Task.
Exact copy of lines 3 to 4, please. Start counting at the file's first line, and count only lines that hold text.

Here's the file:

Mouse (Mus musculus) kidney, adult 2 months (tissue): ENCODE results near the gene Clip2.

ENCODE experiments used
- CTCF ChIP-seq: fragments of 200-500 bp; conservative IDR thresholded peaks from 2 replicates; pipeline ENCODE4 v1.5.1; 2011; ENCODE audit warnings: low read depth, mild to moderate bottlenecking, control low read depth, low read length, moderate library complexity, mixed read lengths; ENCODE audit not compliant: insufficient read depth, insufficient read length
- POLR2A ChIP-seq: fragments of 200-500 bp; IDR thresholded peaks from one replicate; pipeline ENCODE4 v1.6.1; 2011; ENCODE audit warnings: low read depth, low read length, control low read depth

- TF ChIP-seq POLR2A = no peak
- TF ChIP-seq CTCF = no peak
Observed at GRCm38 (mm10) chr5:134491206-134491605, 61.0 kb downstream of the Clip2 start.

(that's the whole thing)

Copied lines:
- CTCF ChIP-seq: fragments of 200-500 bp; conservative IDR thresholded peaks from 2 replicates; pipeline ENCODE4 v1.5.1; 2011; ENCODE audit warnings: low read depth, mild to moderate bottlenecking, control low read depth, low read length, moderate library complexity, mixed read lengths; ENCODE audit not compliant: insufficient read depth, insufficient read length
- POLR2A ChIP-seq: fragments of 200-500 bp; IDR thresholded peaks from one replicate; pipeline ENCODE4 v1.6.1; 2011; ENCODE audit warnings: low read depth, low read length, control low read depth